No one could imagine that we would be living through a global pandemic since March, but we have. Many Illinois State graduates were able to secure jobs in Chicago Public Schools and are learning how to navigate remote learning alongside their veteran colleagues. After participating in ISU National Center for Urban Education (NCUE) programs, Kaitlin Cadagin and Nadya Chiavola, who graduated last May, decided to teach in Chicago and continue their journey of being community teachers.
Cadagin is teaching at Hedges Fine and Performing Arts Elementary School in the Back of Yards community, a predominately Latinx neighborhood. Hedges fine and performing arts programs appealed to Cadagin because she originally pursued a theater degree before transferring to Illinois State University for education. Cadagin shared that she also chose this school because “the staff made me feel like a priority.” Throughout this fall, she has consistently felt appreciated and supported, which is critically important during these challenging times.
As a first-year teacher, there is always difficulty in adjusting to specific school cultures and the expectations of school administration. Cadagin shared that “learning these things on TOP of how to teach remotely has been exhausting and overwhelming.” However, she has still been able to create community in her virtual classroom and has built relationships with her students in various ways. She has prioritized Social Emotional Learning (SEL) so her students feel safe in her class and can build confidence.
This summer, NCUE sponsored an intensive training course with SEL Chicago for recent graduates and Cadagin as well as Chiavola participated. Cadagin’s community building has included guiding daily morning meetings, allowing students to share as often as possible, and teaching SEL lessons/discussions at least twice per week. While being in the virtual space, Cadagin is making a point to intentionally build community in her classroom even via the computer screen.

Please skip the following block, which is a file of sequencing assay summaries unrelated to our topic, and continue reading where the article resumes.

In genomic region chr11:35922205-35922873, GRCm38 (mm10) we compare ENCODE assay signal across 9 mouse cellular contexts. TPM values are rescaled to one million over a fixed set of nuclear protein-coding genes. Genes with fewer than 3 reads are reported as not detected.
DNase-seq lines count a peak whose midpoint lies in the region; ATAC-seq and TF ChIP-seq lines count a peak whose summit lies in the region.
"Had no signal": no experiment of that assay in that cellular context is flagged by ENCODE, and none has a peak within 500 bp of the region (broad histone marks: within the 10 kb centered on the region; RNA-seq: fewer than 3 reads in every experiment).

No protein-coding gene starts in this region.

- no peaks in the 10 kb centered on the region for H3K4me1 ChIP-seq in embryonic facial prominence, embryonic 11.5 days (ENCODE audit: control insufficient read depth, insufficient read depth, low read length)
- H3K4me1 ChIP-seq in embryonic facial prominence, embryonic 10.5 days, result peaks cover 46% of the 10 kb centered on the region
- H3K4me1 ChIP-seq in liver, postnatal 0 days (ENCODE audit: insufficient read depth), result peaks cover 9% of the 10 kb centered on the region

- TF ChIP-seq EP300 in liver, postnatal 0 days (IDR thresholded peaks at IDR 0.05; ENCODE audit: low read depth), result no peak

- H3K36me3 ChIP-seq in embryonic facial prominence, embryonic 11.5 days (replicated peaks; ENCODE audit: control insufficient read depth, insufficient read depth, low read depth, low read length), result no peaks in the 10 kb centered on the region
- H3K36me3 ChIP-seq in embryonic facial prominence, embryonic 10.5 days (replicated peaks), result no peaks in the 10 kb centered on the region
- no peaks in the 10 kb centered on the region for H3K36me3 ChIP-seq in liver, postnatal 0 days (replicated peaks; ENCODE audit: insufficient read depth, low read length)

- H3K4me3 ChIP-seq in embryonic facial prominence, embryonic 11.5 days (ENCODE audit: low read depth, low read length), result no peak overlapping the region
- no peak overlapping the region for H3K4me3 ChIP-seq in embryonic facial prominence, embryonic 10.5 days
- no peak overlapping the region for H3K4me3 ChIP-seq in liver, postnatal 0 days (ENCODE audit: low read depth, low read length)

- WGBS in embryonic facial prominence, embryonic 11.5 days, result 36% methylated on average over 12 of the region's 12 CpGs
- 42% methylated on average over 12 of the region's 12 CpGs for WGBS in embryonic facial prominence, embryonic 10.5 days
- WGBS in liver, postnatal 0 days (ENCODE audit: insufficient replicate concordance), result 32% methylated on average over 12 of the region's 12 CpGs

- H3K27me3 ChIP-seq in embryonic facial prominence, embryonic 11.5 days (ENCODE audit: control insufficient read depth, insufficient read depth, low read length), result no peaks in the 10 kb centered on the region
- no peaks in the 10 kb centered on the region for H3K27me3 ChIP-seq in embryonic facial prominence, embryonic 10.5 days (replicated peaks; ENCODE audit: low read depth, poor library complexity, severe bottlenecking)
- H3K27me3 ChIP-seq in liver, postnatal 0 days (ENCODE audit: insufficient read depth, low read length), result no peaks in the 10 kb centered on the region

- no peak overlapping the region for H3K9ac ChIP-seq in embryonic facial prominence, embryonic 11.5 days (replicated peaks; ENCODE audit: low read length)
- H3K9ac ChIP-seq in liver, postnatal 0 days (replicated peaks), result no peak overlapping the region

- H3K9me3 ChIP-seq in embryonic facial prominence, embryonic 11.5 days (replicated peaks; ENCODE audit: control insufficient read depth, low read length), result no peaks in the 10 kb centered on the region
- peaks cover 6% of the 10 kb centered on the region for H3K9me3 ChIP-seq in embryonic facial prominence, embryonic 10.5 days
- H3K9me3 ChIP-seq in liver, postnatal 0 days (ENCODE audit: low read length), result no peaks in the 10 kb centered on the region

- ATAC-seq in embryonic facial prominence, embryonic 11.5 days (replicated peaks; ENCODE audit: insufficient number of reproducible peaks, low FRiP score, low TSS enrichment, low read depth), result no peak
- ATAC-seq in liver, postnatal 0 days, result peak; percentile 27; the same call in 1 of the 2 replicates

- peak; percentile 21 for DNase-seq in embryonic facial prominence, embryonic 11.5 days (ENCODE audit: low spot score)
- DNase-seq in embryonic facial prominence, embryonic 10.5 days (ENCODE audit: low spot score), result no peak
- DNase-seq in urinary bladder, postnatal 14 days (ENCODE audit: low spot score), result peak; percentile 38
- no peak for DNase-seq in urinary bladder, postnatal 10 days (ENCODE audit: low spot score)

Chiavola began her teaching career at Joshua D. Kershaw Elementary School located in the Englewood community, a majority Black neighborhood. Kershaw is a magnet school with an International Baccalaureate (IB) certification and includes a Mandarin Chinese language component. When asked about beginning her teaching career, Chiavola responded, “To be a first-year educator at Joshua D. Kershaw Magnet, an IB World School, means that I have the unique opportunity to engage my students in inquiry-based instruction, which revolves around the central focus of intercultural awareness.”
Chiavola shared that students interact with worlds in which they are unfamiliar, bringing new knowledge and experience to their own lives. “Being that I was born in and adopted from St. Petersburg, Russia, I have been able to share my own story with my students with the hope that they can create a personal connection to the diverse world around them,” Chiavola said. The appeal to teaching at Kershaw is also grounded in the school’s mission to ensure and promote their students’ academic excellence through self- and intercultural awareness. Chiavola shared that Kershaw also focuses on SEL through practicing mindfulness, yoga and positive reinforcement.
Chiavola notes that though teaching remotely has its trials and tribulations, she has been able to build a strong bond and connection with her second-grade scholars. Even through a computer screen, they have been able, “to learn from one another, have fun and embrace our mistakes and differences to create a more peaceful, understanding learning environment.” Chiavola emphasized that student autonomy in the classroom is important, even in remote learning settings. Chiavola expressed she has been able to be a community teacher in the virtual classroom through, “incorporating student lives and culture into my lessons to create relevancy and ultimately influencing and motivating life-long learners.”
Chiavola also shared that it is important to involve parents and guardians in student learning during remote learning as her second-grade scholars need the assistance of an adult at home to help them navigate remote learning. “It is truly incredible what a community can do when they unite for the greater good of our youth here in Chicago,” Chiavola affirmed.
Through the pandemic, recent graduates are adjusting to their roles as new educators who are beginning their careers remotely. Cadagin and Chiavola stand out as they are ensuring that they prioritize connection with their students and with others in the school’s community. They are truly using their community teacher skills in order to build relationships through one computer screen at a time.